Baby trainOur baby has no baby friends.  Is that a problem?  Should we be booking her out for play-dates?  What exactly is baby going to do on hypothetical play-date?  I’ve seen her in action and she doesn’t know how to play with other babies.  At this age, the most you can achieve is parallel play.  And then there’s the other thing, the pink elephant in the room, you know, the really grabby one….  When she gets close to other babies, in the baby pile that is Gymboree, she ends up yanking toys out of their hands, and vice versa.  No need for alarm.  This appears to be common practice among one-year-olds.  I hear all the mommies implore/command their babies, “Share your toys!”  Like it’s so easy….  

Let’s consider the adult version for a second.  Would you like it if a stranger came up to you and asked to borrow your car, or wanted to play in your house?   To a baby, those plastic pretend car keys might feel as important as the keys to your precious S.U.V.  

We all get possessive.  Once you’re old enough to start liking certain objects, the fact is you don’t like them taken away.  And babies are too young to know their stuff really belongs to them, that they can get it back any time they want, which is the main reason most people ever share in the first place!  Of course, sharing should be encouraged with family and friends.  But teaching babies to share with baby strangers might not be the best lesson on making friends and influencing babies.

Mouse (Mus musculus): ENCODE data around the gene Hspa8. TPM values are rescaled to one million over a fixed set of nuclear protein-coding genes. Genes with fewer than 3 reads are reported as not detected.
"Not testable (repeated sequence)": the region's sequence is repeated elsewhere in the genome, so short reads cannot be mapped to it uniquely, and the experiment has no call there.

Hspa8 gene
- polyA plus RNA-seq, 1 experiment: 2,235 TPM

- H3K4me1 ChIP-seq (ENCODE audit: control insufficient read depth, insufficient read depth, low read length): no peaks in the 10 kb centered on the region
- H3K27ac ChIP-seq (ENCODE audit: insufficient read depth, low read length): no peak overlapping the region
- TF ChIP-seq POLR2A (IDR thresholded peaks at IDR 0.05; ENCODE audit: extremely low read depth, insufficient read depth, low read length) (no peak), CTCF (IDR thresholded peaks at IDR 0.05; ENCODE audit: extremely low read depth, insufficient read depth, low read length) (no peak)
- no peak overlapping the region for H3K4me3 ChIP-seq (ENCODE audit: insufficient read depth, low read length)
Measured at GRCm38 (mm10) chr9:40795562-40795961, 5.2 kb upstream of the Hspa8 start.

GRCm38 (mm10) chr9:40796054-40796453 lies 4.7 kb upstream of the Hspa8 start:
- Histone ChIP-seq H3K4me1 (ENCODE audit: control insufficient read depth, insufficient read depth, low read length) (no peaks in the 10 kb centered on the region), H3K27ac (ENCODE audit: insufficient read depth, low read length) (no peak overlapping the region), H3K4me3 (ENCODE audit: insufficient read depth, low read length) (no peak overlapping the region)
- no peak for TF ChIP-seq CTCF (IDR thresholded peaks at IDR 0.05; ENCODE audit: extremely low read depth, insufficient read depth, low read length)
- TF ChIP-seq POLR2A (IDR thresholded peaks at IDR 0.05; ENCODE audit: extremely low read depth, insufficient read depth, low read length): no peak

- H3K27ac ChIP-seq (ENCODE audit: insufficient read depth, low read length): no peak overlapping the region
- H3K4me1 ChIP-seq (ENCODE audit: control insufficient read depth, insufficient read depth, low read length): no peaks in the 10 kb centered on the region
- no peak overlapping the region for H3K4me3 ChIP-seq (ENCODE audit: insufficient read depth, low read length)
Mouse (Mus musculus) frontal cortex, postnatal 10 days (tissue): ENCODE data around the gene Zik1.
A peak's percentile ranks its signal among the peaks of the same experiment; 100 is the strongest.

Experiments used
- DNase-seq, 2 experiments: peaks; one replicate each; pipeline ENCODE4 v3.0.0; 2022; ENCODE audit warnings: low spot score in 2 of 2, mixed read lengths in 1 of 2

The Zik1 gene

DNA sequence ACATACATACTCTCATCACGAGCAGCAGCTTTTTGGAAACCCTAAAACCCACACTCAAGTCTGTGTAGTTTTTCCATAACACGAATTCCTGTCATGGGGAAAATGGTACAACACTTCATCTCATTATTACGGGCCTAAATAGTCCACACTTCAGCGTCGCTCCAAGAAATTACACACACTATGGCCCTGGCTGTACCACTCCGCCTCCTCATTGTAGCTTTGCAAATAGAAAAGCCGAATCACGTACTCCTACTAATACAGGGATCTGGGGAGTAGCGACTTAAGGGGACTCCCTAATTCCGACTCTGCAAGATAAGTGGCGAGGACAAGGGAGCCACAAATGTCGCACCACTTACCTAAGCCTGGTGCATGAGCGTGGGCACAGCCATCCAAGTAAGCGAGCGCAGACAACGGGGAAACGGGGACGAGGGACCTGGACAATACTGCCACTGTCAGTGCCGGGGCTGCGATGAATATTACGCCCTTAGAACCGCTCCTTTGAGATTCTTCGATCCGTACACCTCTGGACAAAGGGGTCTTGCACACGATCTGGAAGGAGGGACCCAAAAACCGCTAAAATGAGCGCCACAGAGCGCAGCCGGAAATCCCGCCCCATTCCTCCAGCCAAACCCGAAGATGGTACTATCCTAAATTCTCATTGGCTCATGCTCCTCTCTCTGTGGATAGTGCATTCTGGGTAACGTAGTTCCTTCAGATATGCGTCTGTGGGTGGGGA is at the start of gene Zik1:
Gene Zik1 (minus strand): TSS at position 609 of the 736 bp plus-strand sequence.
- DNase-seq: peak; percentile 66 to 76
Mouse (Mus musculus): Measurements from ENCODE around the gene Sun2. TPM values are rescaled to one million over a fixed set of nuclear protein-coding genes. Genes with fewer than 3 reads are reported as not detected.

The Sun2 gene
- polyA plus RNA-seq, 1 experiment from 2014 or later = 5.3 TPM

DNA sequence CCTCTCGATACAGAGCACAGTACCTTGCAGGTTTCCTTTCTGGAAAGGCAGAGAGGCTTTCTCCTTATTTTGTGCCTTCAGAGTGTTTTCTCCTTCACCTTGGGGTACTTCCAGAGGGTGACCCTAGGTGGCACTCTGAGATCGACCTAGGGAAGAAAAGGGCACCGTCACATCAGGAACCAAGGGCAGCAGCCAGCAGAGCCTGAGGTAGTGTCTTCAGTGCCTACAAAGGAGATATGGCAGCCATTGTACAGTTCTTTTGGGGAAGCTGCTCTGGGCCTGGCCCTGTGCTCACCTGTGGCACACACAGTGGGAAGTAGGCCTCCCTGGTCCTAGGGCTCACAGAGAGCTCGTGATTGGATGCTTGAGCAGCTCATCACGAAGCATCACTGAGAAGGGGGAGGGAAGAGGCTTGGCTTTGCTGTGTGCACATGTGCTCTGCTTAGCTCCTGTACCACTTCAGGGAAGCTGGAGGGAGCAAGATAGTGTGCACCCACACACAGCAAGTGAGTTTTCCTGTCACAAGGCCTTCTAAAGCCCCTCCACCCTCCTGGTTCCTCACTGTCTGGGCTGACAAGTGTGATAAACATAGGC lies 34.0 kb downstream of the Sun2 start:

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Comments (1) »

  1. Gib Wallis says:

    Dear 2nd Mommy,

    I think there’s merit in play dates for a couple of things.

    First, kids grabbing each other’s toys will happen no matter how old they are. People take stuff. So becoming more relaxed about material things can prevent heart attacks later, and also introduce a spiritual theme — really, all material crap is on loan.

    Second, playing with (or near) other kids has the benefit of getting the kids used to spontaneous experiences. There’s a world out there that’s beyond our control (and beyond our parent’s control).

    Third, play dates are an opportunity to interview parents. At toddler ages, the parent-to-parent bonding is just as important. It’s good to know if the other baby’s mom has a pitcher of martinis and passes out when the kids are playing near the stairs.

    Fourth, there is no fourth item, but quaternities are the under dog in itemized lists and I’m doing some affirmative action.

    Loved this post, made me think… and made me wonder if I really would like to be anything other than an avuncular figure for the chill’uns.

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